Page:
Tatra Electric Railway
|Tatra Electric Railway|
|Infrastructure company||Železnice Slovenskej republiky (ŽSR)|
|Major operators||Železničná spoločnosť Slovensko (ZSSK)|
|Total||35 km (22 mi)|
|Electrified||35 km (22 mi)|
|1,000 mm (3 ft 3 3⁄8 in) metre gauge||Whole network|
|1,500 V DC||Whole network|
|Highest elevation||1,350 m (4,430 ft)|
|Lowest elevation||670 m (2,200 ft)|
The Tatra Electric Railway (Slovak: Tatranská elektrická železnica), colloquially Tatra Railway, is an electrified (1500 V DC) single track narrow gauge railway 1,000 mm (3 ft 3 3⁄8 in) in the Slovak part of the Tatra mountains. It consists of two parts:
After the completion of the Košice-Bohumín Railway in 1871 and of Poprad - Kežmarok in 1892, the High Tatras were easier to access, and tourism expanded, which required accessibility. In 1896, a rack railway from Štrbské Pleso to Štrba was built.
Finally, it was decided to build an electrified, narrow gauge railway from Poprad to Starý Smokovec. Construction started in 1906 and the track was opened in 1908. The branch line from Starý Smokovec to Tatranská Lomnica was opened in 1911 and the final extension from Starý Smokovec to Štrbské Pleso was opened in 1912. At that time, the railway was used for passenger, as well as for cargo transport.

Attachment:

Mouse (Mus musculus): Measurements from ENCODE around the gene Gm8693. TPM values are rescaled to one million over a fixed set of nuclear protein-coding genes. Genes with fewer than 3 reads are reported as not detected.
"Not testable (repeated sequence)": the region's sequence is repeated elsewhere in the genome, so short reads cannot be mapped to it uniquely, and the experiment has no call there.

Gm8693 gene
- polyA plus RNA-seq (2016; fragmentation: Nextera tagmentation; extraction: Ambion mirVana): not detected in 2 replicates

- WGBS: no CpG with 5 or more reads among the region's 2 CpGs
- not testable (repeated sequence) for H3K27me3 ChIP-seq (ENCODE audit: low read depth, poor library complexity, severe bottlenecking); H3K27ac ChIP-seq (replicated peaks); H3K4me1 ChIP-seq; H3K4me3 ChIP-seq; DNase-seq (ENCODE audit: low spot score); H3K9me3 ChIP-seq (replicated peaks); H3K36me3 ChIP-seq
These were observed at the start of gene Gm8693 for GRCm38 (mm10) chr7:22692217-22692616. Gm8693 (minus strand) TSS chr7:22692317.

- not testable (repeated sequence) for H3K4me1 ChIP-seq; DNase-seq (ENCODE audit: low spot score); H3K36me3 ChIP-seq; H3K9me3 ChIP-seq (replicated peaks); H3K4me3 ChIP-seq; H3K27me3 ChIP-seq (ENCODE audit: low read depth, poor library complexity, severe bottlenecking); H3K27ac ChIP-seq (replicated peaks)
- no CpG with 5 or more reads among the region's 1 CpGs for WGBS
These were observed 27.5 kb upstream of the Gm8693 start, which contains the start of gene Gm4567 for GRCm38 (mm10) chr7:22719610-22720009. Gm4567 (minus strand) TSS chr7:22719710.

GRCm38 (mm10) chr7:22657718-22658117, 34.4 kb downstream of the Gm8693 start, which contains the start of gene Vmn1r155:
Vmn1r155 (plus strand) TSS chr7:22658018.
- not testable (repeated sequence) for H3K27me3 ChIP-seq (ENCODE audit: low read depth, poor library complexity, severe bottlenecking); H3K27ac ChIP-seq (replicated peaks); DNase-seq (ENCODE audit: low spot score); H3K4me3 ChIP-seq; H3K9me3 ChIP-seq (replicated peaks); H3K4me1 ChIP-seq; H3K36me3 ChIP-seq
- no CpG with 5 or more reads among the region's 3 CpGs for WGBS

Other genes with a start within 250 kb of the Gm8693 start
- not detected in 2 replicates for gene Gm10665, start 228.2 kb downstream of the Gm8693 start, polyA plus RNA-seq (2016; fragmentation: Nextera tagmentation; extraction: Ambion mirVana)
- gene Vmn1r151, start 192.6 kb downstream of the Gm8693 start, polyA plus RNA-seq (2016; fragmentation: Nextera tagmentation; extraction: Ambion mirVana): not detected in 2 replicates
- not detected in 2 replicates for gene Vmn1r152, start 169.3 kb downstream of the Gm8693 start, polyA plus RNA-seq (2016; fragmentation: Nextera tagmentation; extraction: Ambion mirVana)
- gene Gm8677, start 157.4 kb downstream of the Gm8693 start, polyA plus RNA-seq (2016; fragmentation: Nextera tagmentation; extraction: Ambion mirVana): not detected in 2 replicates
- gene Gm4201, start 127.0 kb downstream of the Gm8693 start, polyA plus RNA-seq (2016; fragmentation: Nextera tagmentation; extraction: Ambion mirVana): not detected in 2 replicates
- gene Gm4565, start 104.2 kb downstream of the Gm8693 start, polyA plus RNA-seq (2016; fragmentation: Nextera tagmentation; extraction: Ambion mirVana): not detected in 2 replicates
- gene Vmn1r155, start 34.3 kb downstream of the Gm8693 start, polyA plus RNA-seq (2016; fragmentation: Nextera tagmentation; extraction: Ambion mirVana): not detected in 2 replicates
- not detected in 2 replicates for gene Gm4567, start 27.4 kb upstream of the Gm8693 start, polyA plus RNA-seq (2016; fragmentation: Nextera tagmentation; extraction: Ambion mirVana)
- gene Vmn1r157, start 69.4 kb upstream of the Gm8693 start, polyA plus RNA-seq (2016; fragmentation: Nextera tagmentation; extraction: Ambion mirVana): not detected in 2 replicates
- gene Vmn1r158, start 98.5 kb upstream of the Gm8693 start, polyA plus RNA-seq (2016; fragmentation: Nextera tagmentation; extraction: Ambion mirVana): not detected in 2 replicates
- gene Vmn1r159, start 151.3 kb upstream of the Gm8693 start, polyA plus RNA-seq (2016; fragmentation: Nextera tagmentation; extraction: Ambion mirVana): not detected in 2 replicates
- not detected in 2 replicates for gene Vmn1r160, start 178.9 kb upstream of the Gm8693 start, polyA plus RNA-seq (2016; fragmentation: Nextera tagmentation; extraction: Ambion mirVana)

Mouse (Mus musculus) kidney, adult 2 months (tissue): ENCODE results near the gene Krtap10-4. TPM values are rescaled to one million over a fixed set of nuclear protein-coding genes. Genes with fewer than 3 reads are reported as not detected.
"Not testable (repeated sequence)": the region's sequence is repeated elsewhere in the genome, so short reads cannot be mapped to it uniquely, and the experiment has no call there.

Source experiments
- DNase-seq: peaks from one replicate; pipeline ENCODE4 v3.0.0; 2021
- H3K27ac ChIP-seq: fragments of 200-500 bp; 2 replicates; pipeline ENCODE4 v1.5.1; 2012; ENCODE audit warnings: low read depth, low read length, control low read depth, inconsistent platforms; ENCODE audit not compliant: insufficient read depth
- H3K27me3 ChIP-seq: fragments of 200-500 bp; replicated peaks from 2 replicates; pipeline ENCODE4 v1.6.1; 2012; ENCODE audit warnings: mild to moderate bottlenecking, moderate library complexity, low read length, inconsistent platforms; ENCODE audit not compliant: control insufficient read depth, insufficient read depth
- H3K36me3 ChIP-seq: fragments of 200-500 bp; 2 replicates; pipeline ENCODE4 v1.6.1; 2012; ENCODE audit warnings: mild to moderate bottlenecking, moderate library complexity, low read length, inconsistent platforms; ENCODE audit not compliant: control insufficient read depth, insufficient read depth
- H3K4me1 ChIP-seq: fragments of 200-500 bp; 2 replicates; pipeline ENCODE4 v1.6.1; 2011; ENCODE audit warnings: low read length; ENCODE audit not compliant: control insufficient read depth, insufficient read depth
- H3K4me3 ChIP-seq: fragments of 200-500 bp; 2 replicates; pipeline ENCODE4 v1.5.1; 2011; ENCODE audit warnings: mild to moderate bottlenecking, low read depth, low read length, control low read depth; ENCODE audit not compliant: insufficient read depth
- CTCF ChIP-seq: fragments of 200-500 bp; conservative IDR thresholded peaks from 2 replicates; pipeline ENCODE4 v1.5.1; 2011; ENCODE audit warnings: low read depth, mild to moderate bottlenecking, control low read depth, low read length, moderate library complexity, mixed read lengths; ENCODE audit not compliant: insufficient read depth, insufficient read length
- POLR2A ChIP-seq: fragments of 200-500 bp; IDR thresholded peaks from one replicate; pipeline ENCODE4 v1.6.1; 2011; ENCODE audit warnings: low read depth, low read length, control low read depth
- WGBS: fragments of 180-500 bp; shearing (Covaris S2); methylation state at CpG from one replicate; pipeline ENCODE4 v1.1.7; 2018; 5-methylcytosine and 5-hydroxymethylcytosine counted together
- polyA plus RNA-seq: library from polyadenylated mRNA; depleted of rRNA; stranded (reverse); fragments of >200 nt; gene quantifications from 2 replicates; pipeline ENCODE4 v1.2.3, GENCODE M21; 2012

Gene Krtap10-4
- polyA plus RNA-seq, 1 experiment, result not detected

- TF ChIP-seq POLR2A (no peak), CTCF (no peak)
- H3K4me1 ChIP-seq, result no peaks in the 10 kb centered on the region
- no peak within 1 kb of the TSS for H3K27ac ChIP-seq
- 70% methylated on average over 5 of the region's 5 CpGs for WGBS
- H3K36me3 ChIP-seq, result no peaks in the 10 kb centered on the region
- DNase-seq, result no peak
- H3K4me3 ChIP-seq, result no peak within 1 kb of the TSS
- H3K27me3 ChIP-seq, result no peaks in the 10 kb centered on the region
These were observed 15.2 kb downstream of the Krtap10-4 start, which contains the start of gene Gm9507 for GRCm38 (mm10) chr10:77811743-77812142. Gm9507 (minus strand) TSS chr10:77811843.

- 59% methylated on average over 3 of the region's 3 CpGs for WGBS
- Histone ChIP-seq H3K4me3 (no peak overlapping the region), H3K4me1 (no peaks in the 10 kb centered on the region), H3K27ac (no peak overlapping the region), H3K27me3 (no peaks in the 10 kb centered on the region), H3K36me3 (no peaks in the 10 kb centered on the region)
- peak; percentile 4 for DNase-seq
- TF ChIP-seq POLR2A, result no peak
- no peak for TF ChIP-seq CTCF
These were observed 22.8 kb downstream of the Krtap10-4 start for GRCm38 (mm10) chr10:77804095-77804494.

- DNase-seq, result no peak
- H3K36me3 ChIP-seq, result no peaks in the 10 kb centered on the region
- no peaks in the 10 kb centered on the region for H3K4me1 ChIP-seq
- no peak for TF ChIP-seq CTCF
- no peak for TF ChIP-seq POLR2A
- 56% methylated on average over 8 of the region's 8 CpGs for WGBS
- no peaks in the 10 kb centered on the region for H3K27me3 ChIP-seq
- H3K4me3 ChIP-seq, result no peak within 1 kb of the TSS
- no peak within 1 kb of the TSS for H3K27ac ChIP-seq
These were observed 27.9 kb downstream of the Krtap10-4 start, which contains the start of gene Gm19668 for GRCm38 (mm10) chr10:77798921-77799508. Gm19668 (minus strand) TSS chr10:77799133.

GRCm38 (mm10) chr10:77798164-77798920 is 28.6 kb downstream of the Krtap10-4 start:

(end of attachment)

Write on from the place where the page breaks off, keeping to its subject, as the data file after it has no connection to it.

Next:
In the second half of the 1960s, the railway underwent major reconstruction during preparations for the FIS Nordic World Ski Championships in 1970. Since 1970, the railway provides only passenger service.
Railway Halt in Tatranské Zruby
- Catchpole, Paul (1998). Steam and Rail in Slovakia. Kings Norton, Birmingham, England: Locomotives International. ISBN 1-900340-08-9.
- "Reportáže - História: Po stopách Tatranských elektrických železníc - I. časť" [Reports - History: In the Footsteps of the Tatra electric railways - part I]. Railpage.net (in Slovak). Retrieved 30 September 2010.
- "Slovensko: Po stopách Tatranských elektrických železníc - II. časť" [Slovakia: In the Footsteps of the Tatra electric railways - part II]. Railpage.net (in Slovak). Retrieved 30 September 2010.
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